Brava Theatre Center

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Brava! For Women in the Arts, a professional arts organization, owns and operates the Brava Theater Center. BRAVA produces, presents and cultivates the artistic expression of women, people of color, youth, LGBTQ and other unheard voices. Founded in 1986 by Ellen Gavin and an eclectic and talented group of women, Brava! For Women in the Arts was created to give voice to the unspoken realities of women's lives through the creation of new theater works.

To expand its mission, Brava For Women in the Arts purchased the historic Mission District building, the York Theatre, renaming it Brava Theater Center. Comprised of a Main Stage with world-class lighting and sound, a Second Stage that doubles as a rehearsal studio, and a contemporary lobby/gallery showcasing visual art, Brava Theater Center has become synonymous with thought-provoking shows that spotlight artists from around the Bay Area—and beyond.[1]

Location

2781 24th Street, San Francisco

Contact Information

http://brava.org/
(415)641-7657
spowers@brava.org

History

In 1986, Ellen Gavin and an eclectic and talented group of 75 women artists, met at Galería de la Raza in San Francisco’s Mission District with the intention of bringing attention to the unspoken realities of women’s lives, through the creation of new theater works. These artists first expressed their creative passion by producing a black lesbian event at the African American Art & Culture Complex in the Western Addition District, followed by a women’s writing showcase at the Victoria Theater. In the midst of these two projects, Brava! For Women in the Arts was founded.

Over the next 21 years, under the Executive / Artistic Directorship of Ellen Gavin, BRAVA produced many world and west coast premieres by some of the most vibrant playwrights and musicians - always with an eye to the feminist, the culturally diverse and the provocative. Participants included prominent San Francisco feminists, community leaders, activists, and artists -- Cherrie Moraga, Amy Mueller, Jewelle Gomez, and Ellen Sebastian Chang. BRAVA produced award-winning premieres by Diana Son, Eve Ensler, Debbie Swisher, Reno, Cherylene Lee, Suzan-Lori Parks, Culture Clash, Joan Holden, Anne Galjour, Elizabeth Summers, Kate Rigg, Dan Guerrero, and Mabou Mines, as well as works by internationally known playwrights like Jesusa Rodriguez and Liliana Felipe of Mexico, Jorge Drexler of Uruguay, and Ojos de Brujo and Ismael Serrano of Spain.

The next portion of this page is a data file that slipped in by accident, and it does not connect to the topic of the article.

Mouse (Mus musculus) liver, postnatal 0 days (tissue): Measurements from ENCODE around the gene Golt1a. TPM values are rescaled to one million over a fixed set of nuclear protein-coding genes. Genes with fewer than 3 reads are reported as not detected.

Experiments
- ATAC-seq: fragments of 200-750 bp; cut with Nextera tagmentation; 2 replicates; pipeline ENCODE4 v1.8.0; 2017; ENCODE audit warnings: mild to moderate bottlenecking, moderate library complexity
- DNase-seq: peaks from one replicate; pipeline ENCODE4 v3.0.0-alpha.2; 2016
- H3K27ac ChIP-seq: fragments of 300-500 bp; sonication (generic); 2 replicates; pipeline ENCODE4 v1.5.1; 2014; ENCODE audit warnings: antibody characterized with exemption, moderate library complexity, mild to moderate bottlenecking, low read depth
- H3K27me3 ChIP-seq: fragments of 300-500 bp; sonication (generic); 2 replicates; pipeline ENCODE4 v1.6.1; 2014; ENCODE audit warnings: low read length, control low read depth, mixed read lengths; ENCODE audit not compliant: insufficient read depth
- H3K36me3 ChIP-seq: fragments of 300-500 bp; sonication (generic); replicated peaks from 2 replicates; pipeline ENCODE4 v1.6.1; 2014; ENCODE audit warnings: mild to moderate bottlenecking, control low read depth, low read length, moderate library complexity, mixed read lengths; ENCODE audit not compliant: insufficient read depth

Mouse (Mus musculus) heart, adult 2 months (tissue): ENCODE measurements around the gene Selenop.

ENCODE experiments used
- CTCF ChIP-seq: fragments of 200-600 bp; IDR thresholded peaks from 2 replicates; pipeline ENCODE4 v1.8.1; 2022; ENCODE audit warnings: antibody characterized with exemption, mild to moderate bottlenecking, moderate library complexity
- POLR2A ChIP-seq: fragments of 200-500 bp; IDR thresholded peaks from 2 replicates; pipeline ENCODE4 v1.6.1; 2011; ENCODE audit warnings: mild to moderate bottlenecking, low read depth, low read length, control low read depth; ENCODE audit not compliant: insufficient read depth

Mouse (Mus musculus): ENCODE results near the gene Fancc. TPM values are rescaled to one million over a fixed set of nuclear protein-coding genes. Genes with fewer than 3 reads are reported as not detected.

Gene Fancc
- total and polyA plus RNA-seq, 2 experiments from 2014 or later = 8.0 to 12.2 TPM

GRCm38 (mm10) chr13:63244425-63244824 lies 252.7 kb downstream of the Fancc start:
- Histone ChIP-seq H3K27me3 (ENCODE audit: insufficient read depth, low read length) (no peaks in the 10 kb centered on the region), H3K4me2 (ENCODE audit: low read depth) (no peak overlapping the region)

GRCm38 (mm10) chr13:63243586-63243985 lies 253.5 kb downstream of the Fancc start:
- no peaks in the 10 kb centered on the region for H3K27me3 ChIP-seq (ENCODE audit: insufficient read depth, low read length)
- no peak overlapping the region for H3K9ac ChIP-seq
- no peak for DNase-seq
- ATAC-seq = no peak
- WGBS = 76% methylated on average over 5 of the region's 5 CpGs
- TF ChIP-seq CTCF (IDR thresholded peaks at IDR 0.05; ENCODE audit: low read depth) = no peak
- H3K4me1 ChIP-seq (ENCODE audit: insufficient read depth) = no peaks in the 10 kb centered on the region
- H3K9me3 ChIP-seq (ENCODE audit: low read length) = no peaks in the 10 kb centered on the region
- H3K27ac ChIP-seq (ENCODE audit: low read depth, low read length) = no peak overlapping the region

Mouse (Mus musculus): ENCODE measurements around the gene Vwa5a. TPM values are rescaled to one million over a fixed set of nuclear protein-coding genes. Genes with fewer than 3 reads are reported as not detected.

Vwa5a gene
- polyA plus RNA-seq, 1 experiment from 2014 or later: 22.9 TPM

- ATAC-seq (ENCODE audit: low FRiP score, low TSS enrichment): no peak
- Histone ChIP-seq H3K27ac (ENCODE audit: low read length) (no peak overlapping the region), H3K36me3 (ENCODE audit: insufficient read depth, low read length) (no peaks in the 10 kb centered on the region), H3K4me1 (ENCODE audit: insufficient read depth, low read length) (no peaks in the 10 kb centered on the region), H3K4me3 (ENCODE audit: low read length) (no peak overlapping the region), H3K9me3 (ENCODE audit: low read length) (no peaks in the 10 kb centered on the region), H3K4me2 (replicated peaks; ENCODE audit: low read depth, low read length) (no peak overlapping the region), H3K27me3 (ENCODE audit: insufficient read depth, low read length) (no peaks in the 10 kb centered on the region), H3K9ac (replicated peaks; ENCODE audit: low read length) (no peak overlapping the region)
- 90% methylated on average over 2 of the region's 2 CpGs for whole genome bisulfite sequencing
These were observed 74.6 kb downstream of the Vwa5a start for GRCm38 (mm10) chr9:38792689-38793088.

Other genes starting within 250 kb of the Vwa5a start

In 1996, BRAVA purchased the shuttered York Theater, a former vaudeville / movie house built in 1926, on the vibrant lower 24th Street Corridor in the Mission District. The iconic building was renamed Brava Theater Center. A $3 million renovation ensued creating two performance spaces, a 360-seat main theater and a 60 seat Studio Theater. World-class artists featured on BRAVA's stage include Ritchie Havens, Lesley Gore, Janis Ian, Suzanne Westenhoefer, Sandra Bernhardt, Coleman Barks, Kate Clinton, Bill Santiago, and Will Durst, Trios Los Panchos, Lila Downs, Astrid Hadad, Ely Guerra, and Liliana Felipe.

From Ellen’s departure in late 2007 until January 2012, Brava! For Women in the Arts was under the artistic direction of Raelle Myrick-Hodges. During Raelle’s tenure she produced 3 seasons of original and re-imagined works including the world premiere of Brian Thorntenson's Over the Mountain, Beebo Brinker Chronicles, Scapel, Iph... (co-presented with African American Shakespeare Company) and the regional premiere of UnVeiled by Rohina Malik.

In February 2012, BRAVA’s Board of Directors hired current Executive Director, Anastacia Powers Cuellar (Stacie). During her short tenure at Brava, Stacie has revitalized youth programming and regenerated the Capital Project to renovate the building, to create much needed dressing rooms, office and performance space. She has recruited a strong and capable Board of Directors to ensure a dynamic future for Brava Theater Center.[2]

Dates of Operation

1986-present

Type of Space

Theatre

Community Served

women, people of color, youth, LGBTQ and other unheard voices

Additional Information and Resources

About this Article

This article was originally created as part of SOMArts Cultural Center's Making a Scene: 50 Years of Alternative Bay Area Spaces. To learn how to add or edit content please visit the Bay Area Society for Art & Activism's online History Collection Lab.

Sources

  1. http://brava.org/about-brava/#.VY8sEaYsLu0, 6-26-15
  2. http://brava.org/about-brava/history/#.VY8sf6YsLu0, 6-26-15